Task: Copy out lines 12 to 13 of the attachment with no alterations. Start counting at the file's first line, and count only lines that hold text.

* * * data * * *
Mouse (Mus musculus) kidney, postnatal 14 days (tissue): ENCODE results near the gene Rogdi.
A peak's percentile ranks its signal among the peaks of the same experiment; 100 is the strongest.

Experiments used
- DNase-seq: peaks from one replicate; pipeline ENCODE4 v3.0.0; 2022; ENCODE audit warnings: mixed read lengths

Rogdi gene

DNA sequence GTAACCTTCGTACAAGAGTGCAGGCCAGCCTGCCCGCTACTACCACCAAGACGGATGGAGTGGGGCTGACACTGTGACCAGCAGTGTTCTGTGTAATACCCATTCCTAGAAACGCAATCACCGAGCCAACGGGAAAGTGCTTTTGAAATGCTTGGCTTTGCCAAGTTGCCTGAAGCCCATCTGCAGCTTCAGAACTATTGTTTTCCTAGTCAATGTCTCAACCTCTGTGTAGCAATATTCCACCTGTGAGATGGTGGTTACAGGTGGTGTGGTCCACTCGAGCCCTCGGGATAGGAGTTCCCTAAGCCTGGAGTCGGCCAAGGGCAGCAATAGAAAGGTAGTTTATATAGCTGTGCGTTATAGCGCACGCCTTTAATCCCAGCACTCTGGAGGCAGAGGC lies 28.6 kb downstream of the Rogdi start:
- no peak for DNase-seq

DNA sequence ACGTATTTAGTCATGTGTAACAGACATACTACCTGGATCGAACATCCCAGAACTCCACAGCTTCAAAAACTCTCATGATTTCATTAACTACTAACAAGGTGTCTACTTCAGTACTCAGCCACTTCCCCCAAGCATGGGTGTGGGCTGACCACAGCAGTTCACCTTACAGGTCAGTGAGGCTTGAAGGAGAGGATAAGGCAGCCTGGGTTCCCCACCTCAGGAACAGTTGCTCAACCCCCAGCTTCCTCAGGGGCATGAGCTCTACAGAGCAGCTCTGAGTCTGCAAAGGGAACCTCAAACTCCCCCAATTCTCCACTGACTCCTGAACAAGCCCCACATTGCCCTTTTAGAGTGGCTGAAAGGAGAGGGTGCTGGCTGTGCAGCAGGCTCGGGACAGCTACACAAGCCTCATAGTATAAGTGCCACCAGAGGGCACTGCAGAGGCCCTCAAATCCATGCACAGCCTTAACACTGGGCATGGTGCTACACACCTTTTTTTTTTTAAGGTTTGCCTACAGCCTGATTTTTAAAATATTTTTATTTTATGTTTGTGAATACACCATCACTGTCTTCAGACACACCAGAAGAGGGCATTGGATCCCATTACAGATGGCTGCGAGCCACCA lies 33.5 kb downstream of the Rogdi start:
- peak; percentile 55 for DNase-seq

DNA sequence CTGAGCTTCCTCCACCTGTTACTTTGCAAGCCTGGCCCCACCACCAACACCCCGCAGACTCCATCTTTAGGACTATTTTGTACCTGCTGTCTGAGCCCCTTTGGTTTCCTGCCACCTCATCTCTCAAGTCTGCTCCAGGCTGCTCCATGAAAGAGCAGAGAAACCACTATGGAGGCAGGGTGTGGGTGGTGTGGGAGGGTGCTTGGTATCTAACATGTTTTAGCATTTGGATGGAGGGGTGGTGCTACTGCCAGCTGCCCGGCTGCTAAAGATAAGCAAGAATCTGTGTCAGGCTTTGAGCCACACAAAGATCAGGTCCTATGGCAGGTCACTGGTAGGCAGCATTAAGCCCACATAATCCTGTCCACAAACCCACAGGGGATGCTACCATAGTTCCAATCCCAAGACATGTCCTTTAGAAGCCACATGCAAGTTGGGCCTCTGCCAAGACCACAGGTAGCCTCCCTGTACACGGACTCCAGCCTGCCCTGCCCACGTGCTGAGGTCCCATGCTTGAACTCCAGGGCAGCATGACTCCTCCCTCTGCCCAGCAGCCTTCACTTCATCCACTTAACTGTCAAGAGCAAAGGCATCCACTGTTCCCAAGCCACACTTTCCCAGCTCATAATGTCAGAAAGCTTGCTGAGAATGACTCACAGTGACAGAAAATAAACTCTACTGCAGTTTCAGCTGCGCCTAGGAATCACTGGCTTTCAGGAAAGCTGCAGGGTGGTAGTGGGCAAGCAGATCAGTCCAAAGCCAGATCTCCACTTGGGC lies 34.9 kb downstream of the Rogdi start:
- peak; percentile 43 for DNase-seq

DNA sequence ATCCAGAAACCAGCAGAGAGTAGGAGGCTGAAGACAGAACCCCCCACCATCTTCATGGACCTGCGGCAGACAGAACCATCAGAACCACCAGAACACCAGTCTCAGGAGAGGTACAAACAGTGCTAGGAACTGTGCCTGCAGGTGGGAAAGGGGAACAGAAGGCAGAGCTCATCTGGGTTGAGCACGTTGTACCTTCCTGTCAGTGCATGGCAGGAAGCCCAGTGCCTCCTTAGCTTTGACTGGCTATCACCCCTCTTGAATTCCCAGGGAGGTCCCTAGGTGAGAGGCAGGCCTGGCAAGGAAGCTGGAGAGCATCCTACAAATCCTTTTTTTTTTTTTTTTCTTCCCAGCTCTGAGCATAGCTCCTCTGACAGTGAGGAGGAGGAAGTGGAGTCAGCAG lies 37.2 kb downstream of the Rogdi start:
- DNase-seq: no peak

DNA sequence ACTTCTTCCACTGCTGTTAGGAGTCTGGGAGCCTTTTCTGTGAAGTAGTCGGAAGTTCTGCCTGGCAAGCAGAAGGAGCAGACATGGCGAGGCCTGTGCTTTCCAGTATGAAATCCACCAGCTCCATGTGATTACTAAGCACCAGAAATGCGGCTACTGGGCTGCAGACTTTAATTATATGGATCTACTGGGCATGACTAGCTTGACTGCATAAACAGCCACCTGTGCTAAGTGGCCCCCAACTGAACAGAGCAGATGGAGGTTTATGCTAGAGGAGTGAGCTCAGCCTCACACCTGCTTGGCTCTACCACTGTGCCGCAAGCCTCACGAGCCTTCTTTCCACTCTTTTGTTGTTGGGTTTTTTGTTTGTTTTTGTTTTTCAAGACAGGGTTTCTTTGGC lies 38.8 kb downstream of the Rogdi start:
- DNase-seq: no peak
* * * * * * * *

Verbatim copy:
DNA sequence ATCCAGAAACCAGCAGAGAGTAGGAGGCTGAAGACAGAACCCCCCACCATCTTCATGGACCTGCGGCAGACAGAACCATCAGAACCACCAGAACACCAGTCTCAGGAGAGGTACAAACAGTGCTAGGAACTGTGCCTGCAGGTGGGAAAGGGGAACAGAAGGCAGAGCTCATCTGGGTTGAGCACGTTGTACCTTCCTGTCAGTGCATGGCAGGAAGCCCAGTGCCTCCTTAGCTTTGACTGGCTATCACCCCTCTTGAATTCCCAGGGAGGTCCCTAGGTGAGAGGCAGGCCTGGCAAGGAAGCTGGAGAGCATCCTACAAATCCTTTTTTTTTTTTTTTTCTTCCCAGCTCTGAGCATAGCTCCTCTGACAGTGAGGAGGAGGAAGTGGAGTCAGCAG lies 37.2 kb downstream of the Rogdi start:
- DNase-seq: no peak